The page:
In a wide-ranging discussion with renowned journalist Marvin Kalb, Dmitri Trenin provided analysis into the current state of Russian politics and civil society. He argued that Russia should not be seen as a failed democracy, but rather as an evolving authoritarian capitalist society whose transition to transparent and representative government will happen, but will take generations.
Russia, Dr. Trenin said, is ruled by the people who own it. It is a nation of consumers, not citizens. He humorously pointed to what he called the "Ikea Index," noting the widespread appearance in Russia of stores catering to the burgeoning middle class. Yet he suggested that as Russians grow wealthier and enjoy an ever better quality of life, their emerging interests will eventually require their participation in the political process.
Economic growth and consumerism do not necessarily translate into Russia's Westernization, he said, especially if by "Westernization" one refers to the model of the European Union. Dr. Trenin pointed to what he said was the dark side of the current political and economic regime in Russia: very few people protest human rights abuses, the society is atomized, and there is no sense of social solidarity.
At the same time, he said, bearing in mind the fact that the Russian people consciously chose to reject the Soviet system, there is potential for democratic change as well as the certainty that totalitarianism of the kind practiced by the USSR will never return to Russia.
Questions focused on the extent to which Russia's revitalization was confined to its major urban centers, the demographic problem and the reemergence of Slavophilism, the sources of anti-Americanism in Russia, and the future of Russian nationalism.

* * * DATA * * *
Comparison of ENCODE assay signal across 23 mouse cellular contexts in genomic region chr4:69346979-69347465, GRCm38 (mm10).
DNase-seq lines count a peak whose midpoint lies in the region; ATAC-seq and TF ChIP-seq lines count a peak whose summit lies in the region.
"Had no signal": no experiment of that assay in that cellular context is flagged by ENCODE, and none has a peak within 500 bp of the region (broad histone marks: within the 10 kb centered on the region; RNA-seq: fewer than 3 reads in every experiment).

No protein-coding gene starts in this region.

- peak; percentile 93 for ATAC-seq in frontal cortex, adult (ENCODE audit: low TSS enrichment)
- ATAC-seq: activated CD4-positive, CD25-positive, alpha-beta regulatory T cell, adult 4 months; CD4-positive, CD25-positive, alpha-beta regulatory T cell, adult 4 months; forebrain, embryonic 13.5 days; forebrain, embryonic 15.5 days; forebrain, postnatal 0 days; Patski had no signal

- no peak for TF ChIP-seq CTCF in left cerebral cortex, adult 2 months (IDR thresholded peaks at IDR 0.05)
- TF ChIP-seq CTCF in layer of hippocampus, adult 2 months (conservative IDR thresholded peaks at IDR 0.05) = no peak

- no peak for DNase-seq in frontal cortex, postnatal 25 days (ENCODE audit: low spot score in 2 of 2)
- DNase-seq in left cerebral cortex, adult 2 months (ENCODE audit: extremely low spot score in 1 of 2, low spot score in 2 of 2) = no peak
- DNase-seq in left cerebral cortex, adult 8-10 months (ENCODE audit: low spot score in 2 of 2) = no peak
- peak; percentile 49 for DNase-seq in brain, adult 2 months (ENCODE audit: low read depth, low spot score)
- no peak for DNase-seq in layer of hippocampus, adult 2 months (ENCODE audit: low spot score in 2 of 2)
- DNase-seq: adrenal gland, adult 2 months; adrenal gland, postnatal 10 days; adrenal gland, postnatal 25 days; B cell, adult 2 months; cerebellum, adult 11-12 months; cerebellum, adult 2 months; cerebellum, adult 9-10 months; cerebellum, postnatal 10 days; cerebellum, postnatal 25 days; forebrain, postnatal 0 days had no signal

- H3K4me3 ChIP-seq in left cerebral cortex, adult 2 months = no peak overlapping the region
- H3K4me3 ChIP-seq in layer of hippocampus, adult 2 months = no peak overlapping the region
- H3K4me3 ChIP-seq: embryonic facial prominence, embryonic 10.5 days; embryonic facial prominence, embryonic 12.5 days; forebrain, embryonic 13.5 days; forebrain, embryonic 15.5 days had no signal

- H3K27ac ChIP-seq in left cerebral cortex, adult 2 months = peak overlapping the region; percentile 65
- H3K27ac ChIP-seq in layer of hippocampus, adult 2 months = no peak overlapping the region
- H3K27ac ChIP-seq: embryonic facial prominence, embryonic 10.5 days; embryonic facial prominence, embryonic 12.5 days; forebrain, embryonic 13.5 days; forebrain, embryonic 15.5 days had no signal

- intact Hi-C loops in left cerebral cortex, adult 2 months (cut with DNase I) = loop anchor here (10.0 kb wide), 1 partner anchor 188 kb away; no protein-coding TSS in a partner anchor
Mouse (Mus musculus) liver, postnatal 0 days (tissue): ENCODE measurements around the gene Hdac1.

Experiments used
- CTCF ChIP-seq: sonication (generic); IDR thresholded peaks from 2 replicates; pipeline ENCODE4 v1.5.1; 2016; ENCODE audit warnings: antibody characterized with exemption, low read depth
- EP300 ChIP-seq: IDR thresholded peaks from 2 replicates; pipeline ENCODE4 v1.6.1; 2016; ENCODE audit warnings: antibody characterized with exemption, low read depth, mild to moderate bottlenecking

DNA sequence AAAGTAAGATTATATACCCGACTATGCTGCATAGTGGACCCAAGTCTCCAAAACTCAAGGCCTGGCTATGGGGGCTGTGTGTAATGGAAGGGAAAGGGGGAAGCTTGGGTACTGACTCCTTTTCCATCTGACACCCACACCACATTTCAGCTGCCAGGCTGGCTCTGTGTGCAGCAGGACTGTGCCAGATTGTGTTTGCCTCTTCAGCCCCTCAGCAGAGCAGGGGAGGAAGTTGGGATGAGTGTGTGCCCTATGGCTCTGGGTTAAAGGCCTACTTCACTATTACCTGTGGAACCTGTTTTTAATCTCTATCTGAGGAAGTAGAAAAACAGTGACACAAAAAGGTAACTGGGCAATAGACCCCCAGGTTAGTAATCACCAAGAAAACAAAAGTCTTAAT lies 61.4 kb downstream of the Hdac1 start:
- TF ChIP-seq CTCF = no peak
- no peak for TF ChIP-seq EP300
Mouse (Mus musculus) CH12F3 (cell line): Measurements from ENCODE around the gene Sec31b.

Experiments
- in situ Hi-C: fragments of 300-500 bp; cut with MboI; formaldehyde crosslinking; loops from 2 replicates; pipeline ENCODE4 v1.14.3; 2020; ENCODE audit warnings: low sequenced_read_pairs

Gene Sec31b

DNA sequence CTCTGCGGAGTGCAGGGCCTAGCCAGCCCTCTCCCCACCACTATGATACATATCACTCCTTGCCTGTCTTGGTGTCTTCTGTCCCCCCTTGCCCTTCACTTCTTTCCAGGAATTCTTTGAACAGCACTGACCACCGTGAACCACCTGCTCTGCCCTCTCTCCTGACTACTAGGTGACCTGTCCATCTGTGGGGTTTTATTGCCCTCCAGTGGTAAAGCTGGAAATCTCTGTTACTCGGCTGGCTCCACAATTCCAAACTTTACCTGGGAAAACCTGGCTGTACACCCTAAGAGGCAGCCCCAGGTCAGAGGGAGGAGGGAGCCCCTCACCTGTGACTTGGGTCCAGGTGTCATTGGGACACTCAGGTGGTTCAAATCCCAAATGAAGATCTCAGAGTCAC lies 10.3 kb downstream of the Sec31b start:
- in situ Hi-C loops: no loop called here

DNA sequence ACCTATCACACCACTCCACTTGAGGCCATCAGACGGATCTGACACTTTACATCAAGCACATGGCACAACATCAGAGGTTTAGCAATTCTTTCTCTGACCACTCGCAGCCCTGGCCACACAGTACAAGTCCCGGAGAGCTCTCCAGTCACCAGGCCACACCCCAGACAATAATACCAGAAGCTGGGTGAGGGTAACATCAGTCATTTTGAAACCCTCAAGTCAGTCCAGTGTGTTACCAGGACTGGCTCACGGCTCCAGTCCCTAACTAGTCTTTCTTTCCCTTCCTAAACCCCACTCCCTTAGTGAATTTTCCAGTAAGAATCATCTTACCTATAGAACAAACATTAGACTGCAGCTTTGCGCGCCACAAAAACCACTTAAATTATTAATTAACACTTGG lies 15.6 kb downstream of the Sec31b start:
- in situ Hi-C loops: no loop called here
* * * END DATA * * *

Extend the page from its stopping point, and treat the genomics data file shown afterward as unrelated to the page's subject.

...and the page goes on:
In response, Dr. Trenin elaborated his views that Russia has ceased to be an empire for all time and that it would no longer seek to undertake a universalist mission. The proportion of ethnic Russians to minorities will remain high, he said, even if the birth rates are lower. At the same time, there are real problems with regard to migration and the rise of xenophobia which the Russian government is not sufficiently addressing. At some levels, there are those who find it politically expedient to use xenophobia as a populist tool.
With regard to Russian nationalism, Dr. Trenin noted that Russia's nation-building project is still under way and that a growth in nationalist sentiment was the downside of the transition. He noted that young Russians today are being taught a version of history that the older generation would never accept, particularly with respect to the glory and strength of the Soviet Union. A myth is being propagated that the central, overriding objective of U.S. foreign policy is to be an obstacle and do harm to Russia and keep it from attaining its rightful place in the international arena.